Incumbent policy, benefits provision, and the triggering and spread of revolutionary uprisings
Kjell Hausken () and
Mthuli Ncube ()
Economics of Peace and Security Journal, 2017, vol. 12, issue 1, 54-63
This article analyzes revolutionary uprisings, such as the Arab spring of 2011. Revolutions occur with an inherent probability dependent on a country’s characteristics. A country’s incumbent leader can decrease this probability by providing benefits to a population, e.g., public goods such as necessities of life, health care, safety, and education. We equate the probability of revolution with Granovetter’s equilibrium proportion of a population that joins a revolution. Decreased benefits provision increases the share of revolutionaries which, in turn, decreases the cost of revolt which helps resolve the free-rider problem implicit in revolting. The article quantifies how the incumbent chooses whether or not to provide benefits, and how many benefits to provide. We account for the unit cost of providing benefits and for the effects of the benefits provided, adjusted for whether the inherent revolution probability is low or high. Combining the modeling approaches, i.e., how revolutions spread and how the incumbent provides benefits, enriches our understanding of which factors affect revolutions and of how populations and their incumbent leaders interact. The model helps to understand the logic of revolutionary uprisings and how they can be curtailed.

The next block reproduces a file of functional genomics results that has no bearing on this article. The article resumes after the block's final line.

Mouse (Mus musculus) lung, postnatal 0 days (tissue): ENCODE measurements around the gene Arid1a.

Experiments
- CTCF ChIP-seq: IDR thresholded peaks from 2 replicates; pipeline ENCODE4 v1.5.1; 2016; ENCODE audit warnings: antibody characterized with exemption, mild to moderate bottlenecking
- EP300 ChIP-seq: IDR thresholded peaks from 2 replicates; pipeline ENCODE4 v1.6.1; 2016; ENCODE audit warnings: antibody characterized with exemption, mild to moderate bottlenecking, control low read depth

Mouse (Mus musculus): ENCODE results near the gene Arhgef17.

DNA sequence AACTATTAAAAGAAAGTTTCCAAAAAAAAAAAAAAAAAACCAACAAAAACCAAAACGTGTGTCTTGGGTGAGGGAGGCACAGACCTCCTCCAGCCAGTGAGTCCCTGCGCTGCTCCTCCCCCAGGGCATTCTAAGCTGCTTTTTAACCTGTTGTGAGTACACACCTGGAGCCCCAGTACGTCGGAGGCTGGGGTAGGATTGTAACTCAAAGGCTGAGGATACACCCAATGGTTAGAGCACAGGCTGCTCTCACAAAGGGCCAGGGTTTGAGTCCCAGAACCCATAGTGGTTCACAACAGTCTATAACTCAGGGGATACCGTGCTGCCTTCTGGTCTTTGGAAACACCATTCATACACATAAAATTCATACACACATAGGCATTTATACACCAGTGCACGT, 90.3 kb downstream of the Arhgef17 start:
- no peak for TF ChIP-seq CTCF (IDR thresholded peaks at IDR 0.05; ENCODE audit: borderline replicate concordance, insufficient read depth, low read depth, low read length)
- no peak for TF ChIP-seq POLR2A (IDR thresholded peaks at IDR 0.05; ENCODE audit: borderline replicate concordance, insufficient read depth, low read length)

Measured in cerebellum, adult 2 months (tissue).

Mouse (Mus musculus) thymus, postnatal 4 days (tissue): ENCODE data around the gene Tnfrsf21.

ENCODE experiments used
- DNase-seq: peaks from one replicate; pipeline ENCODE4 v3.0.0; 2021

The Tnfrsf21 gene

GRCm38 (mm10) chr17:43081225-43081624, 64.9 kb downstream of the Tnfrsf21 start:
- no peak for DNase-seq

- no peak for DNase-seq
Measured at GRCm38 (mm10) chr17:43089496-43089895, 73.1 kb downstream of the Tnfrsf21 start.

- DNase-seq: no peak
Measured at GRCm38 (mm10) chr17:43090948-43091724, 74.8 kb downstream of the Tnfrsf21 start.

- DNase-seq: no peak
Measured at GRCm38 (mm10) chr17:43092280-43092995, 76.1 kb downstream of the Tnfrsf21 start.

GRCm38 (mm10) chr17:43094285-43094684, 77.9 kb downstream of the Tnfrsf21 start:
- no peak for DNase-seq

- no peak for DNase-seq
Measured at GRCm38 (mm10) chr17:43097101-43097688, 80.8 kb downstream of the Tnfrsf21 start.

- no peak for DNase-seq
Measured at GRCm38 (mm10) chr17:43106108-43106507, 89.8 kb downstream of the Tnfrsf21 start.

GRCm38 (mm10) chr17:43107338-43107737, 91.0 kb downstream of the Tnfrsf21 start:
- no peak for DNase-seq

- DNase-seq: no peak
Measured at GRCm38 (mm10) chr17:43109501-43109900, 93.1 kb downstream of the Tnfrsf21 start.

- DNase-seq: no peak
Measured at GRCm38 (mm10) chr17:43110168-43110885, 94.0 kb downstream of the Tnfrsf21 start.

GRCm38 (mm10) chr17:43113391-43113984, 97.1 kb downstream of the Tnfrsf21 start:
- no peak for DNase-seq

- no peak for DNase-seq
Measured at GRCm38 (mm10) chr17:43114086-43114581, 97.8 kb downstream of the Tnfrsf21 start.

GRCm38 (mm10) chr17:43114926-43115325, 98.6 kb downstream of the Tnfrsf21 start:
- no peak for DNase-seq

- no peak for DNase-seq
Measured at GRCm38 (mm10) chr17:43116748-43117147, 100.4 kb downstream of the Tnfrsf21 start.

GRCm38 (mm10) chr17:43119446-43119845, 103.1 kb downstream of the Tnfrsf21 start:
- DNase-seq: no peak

Keywords: Revolution; incumbent; conflict; benefits provision; riot; collective behavior (search for similar items in EconPapers)
JEL-codes: D72 D74 (search for similar items in EconPapers)
References: View references in EconPapers View complete reference list from CitEc
Citations: Track citations by RSS feed
Downloads: (external link)
Open access 24 months after original publication.
This item may be available elsewhere in EconPapers: Search for items with the same title.
Export reference: BibTeX
RIS (EndNote, ProCite, RefMan)
Persistent link: https://EconPapers.repec.org/RePEc:epc:journl:v:12:y:2017:i:1:p:54-63
Access Statistics for this article
Economics of Peace and Security Journal is currently edited by Jurgen Brauer and J Paul Dunne
More articles in Economics of Peace and Security Journal from EPS Publishing Contact information at EDIRC.
Bibliographic data for series maintained by Jurgen Brauer, Editor, EPSJ ().